I won’t lie, I was nervous, nervous to leave my 3-year-old for the longest I had yet (a whole week!), and nervous for my first real trip abroad since before I went on maternity leave in 2018 and the pandemic of course… !
On this occasion I was travelling out to Iceland alone, my fellow researchers, Dr Mark Fox-Powell, a Senior Fellow in AstrobiologyOU and Ben Stephens, our Microbiology Project Officer, had already been out there for a week. This trip was thanks to the Europlanet Transnational Access (TA) programme, a great scheme allowing international researchers to conduct research at accredited facilities or field sites.
Even with the stresses of travelling, I love getting to the airport early, checking in and just enjoying a bit of time before the flight where I don’t have to stress or rush. Sat eating my lunch (without being climbed on and actually able to eat my food! – Mums and Dad’s, you’ll know how amazing this is!), I surveyed my fellow travellers and thought about the week ahead….
Mark had already managed to get some good sampling done for his research - collecting geothermal aerosols, in order to understand if and how they can transport biosignatures. This also linked in nicely with my interest in Volatile Organic Compounds (VOCs). I was hoping to collect lots of gas samples from the geothermal areas in order to start building up a database of the volatile profiles I find in each environment. I was also looking forward to coring the soil of these areas too, so we could start to link local microbiology to the VOCs. I knew it wouldn’t be easy and this was just the start – I had a lot of work ahead if I wanted to try and differentiate or link any VOCs between environment and microbes! But with my background studying VOCs in medical diagnostics, and even though the start of my post-doc had been delayed by Covid, the thought of developing my repertoire into a relatively un-studied area of VOC research was super exciting!
As many who read this will know… coincidentally our trip coincided with the recent eruption of Fagradalsfjall volcano. Just days before I was set to travel, the eruption had occurred. As it was so near to Reykjavík, I’d hoped to get a glimpse as we landed… but no… the cloud gods – as for most of the week - decided against it.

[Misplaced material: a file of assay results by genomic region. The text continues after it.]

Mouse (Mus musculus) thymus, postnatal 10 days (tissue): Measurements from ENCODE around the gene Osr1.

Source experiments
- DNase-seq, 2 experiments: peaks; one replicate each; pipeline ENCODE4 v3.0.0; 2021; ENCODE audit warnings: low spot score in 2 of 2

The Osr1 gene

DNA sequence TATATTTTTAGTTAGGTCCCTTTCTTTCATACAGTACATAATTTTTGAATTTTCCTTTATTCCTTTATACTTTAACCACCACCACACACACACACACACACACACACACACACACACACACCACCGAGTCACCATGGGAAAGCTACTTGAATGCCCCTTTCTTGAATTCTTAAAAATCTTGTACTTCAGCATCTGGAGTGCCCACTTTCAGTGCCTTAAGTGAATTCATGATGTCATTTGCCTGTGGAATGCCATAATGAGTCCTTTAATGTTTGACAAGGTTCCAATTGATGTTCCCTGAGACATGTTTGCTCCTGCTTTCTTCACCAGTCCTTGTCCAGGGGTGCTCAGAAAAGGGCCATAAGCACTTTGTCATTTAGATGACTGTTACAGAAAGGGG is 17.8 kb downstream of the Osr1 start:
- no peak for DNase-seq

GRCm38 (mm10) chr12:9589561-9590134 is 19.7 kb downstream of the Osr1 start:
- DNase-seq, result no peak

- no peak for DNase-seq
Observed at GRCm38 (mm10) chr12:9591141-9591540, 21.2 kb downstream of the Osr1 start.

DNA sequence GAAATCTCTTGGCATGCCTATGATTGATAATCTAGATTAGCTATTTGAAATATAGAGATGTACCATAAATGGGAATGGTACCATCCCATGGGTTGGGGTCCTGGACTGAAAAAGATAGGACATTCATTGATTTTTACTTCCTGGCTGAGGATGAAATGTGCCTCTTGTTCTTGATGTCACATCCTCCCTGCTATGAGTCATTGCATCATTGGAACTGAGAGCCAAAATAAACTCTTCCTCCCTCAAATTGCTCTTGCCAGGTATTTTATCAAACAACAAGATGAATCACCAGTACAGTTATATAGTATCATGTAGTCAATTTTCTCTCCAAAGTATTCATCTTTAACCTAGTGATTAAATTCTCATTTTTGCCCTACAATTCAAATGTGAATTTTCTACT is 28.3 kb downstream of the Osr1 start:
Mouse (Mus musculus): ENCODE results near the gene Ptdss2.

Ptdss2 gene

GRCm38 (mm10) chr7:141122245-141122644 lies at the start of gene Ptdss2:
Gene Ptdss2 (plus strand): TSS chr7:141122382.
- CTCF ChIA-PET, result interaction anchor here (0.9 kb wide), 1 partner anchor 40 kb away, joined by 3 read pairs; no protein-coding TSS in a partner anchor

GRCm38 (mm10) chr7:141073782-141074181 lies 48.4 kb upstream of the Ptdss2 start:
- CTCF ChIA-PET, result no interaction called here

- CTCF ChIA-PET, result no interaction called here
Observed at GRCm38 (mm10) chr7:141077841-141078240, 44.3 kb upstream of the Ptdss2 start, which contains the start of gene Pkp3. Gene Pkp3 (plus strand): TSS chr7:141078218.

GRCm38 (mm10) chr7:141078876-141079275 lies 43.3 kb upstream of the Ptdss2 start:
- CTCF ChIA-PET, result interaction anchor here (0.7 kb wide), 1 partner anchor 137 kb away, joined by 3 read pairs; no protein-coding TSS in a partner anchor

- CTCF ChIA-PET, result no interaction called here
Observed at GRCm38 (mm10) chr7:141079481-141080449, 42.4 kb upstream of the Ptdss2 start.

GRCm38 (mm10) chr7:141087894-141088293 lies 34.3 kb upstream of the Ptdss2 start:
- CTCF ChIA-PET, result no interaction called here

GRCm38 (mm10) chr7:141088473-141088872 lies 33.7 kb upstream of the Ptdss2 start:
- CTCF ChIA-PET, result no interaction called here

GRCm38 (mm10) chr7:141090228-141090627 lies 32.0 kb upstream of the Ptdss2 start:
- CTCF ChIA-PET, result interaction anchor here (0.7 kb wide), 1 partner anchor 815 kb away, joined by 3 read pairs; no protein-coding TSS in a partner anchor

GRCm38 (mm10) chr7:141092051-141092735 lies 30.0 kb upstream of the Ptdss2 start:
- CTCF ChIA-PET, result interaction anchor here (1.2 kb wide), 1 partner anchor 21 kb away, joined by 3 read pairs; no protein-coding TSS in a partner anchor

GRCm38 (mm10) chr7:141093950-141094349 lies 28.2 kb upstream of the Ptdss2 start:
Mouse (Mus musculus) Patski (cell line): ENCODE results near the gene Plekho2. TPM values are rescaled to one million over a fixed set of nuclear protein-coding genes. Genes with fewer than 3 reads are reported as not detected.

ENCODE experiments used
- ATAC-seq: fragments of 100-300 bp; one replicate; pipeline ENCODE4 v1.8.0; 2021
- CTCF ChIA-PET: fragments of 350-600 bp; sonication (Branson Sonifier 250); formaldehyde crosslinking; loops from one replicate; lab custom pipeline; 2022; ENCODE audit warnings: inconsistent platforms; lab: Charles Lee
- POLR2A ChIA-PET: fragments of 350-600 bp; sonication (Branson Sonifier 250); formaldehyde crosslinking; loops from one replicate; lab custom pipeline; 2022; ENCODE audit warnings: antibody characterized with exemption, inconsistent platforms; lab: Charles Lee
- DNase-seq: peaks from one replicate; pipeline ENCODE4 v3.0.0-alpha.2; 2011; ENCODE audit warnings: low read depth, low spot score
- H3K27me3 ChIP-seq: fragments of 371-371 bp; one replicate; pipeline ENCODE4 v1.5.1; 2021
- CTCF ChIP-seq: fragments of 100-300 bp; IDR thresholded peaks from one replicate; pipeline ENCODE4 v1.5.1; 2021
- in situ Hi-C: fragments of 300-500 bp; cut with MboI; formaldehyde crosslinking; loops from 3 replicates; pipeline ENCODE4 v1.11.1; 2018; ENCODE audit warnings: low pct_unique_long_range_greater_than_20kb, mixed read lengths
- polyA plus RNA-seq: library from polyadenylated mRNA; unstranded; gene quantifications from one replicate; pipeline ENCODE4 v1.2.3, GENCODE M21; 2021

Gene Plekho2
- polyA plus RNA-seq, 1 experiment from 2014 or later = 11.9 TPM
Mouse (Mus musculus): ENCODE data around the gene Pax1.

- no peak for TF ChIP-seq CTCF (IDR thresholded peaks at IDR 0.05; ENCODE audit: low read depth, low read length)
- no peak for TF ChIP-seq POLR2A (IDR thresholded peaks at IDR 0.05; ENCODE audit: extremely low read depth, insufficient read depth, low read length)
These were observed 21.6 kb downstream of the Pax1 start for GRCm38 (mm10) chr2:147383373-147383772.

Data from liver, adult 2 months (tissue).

Fagradalsfjall strangely offered me the biggest lesson I learned in regard to Iceland as a whole which was….
‘Do it while you can!’
Mark and Ben collected me from the airport, and they had already managed to go up to the Fagradalsfjall site a couple of days previous to my arrival. They kindly offered to take me there on the way to our accommodation, or we could do it later in the week. The afternoon was dry and dare I say it even a little bit sunny…… but……
Me… still in my jeans thought… hmmm no maybe another day when I have my proper walking clothes on…..! BIG mistake!!!!
As it would turn out, the rest of the week was mostly very windy and very wet, meaning they closed the pathway to the volcano for safety…..except on the day we were leaving which was beautifully dry and clear (for Iceland!)… but we didn’t have time to get there, hike up and back, and catch our flight. Was I disappointed? … Absolutely … I mean… who gets the opportunity that often to go to an actual erupting volcano safely!!!! But I was there to sample, and sample we did!
Even with all the rain and wind, the beauty of Iceland can’t be hidden. Some may find it ‘bleak’ but I found the way the basalt, a type of volcanic rock, was distributed in large black moss-covered waves bubbling across the landscape ethereal. All I could imagine was all the trolls living in those little gaps.
Considering how unpredictable the weather was, sampling was generally successful. It was kind to us on my first sampling day and aside from a barrage of flies, and carrying all our kit up to the site, we got to enjoy the geothermal landscape between rain clouds. A lot of what I was doing was trial and error, and gas sampling can be very unpredictable even at the best of times! But with Mark and Ben there, busy collecting aerosol and other microbiology samples (in spite of the flies) I felt confident we would have a good day. The coring was physically easier than expected, with the local ground being soft and malleable (Thor’s Hammer was not required to drive in the corer!!!). At times the heat emanating from the cores themselves was amazing! Those we took as close as we dared to the bubbling geothermal regions were in excess of 90°C, and a couple even started to make the core liners ‘melt’! What was even more fascinating was the variation in temperature. I certainly wasn’t expecting such large variations within such short distances. The cores also proved to make me feel hungry as they came out looking like (Mark’s description) toffee ripple ice cream!! The prospect however of what interesting microbes could be in that ‘ice cream’ and what the different colours could represent to the geochemistry or microbial communities was weirdly exciting (I know… I need more excitement in my life!!!)!